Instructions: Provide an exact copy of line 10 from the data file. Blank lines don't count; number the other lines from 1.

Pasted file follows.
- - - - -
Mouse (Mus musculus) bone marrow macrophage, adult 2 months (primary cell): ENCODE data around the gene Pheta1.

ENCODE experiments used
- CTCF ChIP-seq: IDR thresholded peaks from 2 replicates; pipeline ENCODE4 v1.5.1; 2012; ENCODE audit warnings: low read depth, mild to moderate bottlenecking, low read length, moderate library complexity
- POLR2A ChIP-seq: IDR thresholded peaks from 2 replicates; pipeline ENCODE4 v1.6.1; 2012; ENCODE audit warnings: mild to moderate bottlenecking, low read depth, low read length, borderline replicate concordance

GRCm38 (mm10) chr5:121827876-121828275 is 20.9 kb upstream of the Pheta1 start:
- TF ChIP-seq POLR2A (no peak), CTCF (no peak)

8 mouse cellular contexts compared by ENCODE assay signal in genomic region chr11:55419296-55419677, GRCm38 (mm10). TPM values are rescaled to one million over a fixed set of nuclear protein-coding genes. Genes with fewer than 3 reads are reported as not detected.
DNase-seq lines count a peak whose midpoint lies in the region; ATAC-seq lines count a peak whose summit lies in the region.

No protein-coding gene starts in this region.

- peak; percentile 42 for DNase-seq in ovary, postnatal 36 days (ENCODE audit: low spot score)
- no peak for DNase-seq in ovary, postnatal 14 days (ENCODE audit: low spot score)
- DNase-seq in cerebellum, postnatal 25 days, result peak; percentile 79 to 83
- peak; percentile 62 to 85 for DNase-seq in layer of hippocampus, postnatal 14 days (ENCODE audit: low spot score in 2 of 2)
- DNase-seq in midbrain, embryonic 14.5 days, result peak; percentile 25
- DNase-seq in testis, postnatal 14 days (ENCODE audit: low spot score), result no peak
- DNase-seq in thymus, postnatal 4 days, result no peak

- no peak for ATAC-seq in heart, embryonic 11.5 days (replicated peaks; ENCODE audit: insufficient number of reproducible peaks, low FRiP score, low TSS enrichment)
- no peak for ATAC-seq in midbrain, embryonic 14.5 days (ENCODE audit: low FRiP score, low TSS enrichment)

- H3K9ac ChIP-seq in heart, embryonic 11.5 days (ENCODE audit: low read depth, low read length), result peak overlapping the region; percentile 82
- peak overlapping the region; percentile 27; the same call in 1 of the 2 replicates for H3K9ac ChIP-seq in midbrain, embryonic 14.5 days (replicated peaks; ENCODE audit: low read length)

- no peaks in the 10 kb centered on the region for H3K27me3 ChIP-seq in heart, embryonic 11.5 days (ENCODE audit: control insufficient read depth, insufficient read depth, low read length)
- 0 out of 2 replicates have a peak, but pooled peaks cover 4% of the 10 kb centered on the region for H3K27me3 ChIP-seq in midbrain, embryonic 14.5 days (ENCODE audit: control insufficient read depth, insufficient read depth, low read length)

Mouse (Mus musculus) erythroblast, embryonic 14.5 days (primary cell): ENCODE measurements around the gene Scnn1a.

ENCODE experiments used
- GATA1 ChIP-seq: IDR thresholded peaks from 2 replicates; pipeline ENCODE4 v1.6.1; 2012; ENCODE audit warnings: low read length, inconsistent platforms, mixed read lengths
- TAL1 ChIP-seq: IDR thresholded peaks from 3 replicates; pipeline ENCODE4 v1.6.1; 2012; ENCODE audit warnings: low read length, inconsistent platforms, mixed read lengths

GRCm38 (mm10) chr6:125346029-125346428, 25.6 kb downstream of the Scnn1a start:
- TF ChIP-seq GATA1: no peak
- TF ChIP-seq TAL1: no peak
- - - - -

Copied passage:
- peak; percentile 42 for DNase-seq in ovary, postnatal 36 days (ENCODE audit: low spot score)